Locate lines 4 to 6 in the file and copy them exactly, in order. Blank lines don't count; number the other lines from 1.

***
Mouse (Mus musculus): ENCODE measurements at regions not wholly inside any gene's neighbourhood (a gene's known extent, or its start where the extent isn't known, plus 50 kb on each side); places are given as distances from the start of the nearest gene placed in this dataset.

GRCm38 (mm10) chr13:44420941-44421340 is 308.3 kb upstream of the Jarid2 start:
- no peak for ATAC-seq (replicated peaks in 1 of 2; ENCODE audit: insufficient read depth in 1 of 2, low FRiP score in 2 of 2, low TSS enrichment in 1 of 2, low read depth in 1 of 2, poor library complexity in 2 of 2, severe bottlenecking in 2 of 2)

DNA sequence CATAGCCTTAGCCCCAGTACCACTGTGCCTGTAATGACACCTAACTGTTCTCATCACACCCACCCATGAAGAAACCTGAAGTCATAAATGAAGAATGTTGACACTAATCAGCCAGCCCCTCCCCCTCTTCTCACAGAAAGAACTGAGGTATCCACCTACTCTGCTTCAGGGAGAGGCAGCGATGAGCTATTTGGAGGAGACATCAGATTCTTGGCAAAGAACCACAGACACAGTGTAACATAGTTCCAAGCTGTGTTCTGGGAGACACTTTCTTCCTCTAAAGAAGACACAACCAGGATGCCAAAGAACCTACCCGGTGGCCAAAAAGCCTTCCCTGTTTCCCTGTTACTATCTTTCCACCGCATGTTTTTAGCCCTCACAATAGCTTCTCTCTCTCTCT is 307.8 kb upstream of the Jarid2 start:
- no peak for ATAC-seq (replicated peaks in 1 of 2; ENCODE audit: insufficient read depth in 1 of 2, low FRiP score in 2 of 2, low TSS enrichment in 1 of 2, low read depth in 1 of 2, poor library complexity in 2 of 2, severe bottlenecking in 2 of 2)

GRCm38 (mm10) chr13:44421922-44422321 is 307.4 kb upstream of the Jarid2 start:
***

DNA sequence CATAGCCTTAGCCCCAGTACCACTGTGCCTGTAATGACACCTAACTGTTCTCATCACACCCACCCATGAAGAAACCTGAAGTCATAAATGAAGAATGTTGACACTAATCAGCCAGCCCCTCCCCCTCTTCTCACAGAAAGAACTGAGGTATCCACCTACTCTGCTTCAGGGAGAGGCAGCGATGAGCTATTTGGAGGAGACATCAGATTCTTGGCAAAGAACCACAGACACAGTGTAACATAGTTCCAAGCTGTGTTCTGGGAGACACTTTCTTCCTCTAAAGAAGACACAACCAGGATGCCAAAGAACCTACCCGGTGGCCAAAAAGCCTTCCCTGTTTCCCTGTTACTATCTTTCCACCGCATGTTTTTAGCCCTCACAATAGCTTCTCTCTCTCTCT is 307.8 kb upstream of the Jarid2 start:
- no peak for ATAC-seq (replicated peaks in 1 of 2; ENCODE audit: insufficient read depth in 1 of 2, low FRiP score in 2 of 2, low TSS enrichment in 1 of 2, low read depth in 1 of 2, poor library complexity in 2 of 2, severe bottlenecking in 2 of 2)

GRCm38 (mm10) chr13:44421922-44422321 is 307.4 kb upstream of the Jarid2 start: